Gums have been flappin' aplenty this week over the dangers of a housing boom. The Reserve Bank, the Government and ratings agency Fitch have opined about how dangerous a housing bubble is for household debt, our banking system and economic stability. It was a chorus of tub thumping and finger-wagging.
Reserve Bank Deputy Governor Grant Spencer was first, warning that avoiding a housing boom was critical for economic and financial stability. He even went as far as suggesting the Reserve Bank could increase the Official Cash Rate if the housing boom morphed into a surge in consumer price inflation. He also reiterated the bank was looking at increasing capital requirements for banks issuing mortgages, particularly the riskier high-loan-to-value ones, and at limiting the loans as part of its new macroprudential policy toolkit.
Then Fitch piped up with a warning that strong house price inflation could turn into a bubble that hurts banks when it bursts.
Then as if to confirm the fears, the Real Estate Institute reported house prices surging to record highs in March and house price volumes galloping back to the levels seen in March 2007 at the peak of the last boom.
House prices in Auckland rose 16.1 per cent in the past year and $4.1 billion worth of property deals were done in March alone.
Finance Minister Bill English was the biggest finger-wagger at the end of the week, saying real progress in increasing long term savings was within New Zealanders' grasp: "It would be a shame to throw it away on another risky housing cycle."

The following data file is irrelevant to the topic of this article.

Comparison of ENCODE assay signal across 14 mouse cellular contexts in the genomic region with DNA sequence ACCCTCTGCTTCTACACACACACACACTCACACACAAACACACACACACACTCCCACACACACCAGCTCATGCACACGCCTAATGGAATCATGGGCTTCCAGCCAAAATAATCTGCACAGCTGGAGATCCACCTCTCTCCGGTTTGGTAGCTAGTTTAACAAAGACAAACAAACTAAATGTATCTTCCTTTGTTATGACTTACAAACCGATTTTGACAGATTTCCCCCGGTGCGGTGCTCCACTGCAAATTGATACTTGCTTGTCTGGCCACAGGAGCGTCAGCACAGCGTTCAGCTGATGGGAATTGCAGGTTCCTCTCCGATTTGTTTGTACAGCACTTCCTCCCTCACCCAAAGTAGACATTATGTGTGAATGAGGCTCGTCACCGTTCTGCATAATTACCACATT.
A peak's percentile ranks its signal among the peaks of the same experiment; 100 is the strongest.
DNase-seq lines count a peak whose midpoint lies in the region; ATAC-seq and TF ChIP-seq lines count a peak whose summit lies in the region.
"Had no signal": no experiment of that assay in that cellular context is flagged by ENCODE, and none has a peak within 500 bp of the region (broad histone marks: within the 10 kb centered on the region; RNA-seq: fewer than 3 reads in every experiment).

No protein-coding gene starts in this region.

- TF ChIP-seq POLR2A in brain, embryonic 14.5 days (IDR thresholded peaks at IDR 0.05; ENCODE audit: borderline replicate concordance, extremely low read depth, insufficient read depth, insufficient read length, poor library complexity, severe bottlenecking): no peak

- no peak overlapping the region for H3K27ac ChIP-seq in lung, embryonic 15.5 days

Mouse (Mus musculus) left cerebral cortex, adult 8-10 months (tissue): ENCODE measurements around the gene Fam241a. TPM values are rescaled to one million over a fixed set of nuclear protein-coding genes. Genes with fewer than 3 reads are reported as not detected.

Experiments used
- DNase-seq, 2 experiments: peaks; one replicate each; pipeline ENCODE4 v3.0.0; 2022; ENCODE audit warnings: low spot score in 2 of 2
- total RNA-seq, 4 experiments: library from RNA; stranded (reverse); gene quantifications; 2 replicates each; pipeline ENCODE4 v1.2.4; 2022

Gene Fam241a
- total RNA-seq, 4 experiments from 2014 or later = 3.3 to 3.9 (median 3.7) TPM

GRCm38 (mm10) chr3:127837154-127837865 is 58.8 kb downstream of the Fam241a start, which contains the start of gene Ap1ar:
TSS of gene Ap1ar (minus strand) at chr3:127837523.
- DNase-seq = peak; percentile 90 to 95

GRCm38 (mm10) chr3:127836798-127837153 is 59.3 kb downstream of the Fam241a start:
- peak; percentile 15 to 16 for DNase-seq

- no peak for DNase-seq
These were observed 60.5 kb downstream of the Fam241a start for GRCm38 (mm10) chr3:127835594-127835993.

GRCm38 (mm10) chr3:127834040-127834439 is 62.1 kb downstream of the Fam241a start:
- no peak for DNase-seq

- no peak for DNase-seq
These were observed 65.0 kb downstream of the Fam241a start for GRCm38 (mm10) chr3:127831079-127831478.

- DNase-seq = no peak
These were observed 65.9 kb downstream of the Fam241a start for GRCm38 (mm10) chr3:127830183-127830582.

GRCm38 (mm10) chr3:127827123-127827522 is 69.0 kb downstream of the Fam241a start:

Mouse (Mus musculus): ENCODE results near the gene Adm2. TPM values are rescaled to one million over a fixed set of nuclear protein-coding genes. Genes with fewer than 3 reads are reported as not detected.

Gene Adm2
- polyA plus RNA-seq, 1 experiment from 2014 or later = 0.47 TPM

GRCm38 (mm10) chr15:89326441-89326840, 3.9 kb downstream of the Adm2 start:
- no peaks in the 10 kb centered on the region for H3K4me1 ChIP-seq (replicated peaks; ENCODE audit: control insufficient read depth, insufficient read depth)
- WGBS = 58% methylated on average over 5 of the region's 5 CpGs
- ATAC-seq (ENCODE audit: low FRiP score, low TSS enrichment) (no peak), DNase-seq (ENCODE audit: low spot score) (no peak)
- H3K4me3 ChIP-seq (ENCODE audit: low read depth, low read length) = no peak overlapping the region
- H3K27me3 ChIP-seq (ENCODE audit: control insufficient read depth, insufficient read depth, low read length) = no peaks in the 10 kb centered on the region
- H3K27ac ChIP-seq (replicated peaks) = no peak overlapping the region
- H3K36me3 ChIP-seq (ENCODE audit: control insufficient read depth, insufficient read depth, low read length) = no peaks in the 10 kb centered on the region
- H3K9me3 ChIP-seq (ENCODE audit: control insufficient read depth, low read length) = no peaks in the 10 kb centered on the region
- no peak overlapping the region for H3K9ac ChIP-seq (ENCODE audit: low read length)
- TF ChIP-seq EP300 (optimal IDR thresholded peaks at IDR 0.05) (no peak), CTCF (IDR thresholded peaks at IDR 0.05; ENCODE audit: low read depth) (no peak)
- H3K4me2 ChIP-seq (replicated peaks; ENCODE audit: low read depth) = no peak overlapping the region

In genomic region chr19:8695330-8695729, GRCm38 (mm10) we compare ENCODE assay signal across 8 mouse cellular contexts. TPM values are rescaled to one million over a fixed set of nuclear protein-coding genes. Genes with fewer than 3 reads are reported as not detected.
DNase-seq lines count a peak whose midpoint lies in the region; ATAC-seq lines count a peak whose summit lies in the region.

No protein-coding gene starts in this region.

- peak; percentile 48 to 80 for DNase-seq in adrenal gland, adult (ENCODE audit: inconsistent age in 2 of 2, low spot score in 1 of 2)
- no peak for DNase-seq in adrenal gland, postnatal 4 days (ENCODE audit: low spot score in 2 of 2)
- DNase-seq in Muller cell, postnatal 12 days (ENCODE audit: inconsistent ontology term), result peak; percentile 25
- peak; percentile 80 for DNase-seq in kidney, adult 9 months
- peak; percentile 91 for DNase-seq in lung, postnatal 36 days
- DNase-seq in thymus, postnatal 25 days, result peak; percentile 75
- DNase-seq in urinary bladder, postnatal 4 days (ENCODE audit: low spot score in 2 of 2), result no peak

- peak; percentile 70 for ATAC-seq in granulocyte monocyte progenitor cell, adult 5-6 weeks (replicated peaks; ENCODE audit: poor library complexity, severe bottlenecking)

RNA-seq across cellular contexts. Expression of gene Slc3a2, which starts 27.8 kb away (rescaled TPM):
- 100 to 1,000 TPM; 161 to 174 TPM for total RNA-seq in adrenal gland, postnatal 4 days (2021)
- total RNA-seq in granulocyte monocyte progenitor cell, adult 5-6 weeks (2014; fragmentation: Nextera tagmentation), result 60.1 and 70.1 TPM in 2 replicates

So much talk, but so little action. And it's been that way for a decade.
The Reserve Bank has been warning since at least 2004 about housing booms and borrowing. Yet its actions betray its complete lack of success in stopping it or even controlling it. It had a chance between 2004 and 2007 to raise rates, but failed because of its strict mandate to target consumer price inflation and to ignore both asset prices and lending growth.
New Governor Graeme Wheeler even said as recently as December that even if he had the tools he wouldn't use them. A careful reading of Spencer's speech also shows the Reserve Bank has assumed this housing boom won't translate into higher consumer price inflation. The high dollar is controlling inflation anyway.
The Government has talked up a storm, but has done nothing to solve the supply or demand issues driving the latest boom in Auckland. It has even blocked the Auckland Council's attempt to get its unitary plan in place early, insisting instead on a three-year delay. It has done nothing to encourage the private sector to build the 13,000 houses needed every year in Auckland, rather than the less than 5000 a year over the past decade. Housing NZ is planning to build 1441 houses net in Auckland in the five years to 2016, or fewer than 300 a year. In the past two years it has actually subtracted a net 13 houses from the Auckland housing market.
As Jerry Maguire was told in the movie of the same name: "Show me the money!" In this case it should be: Show me the houses!
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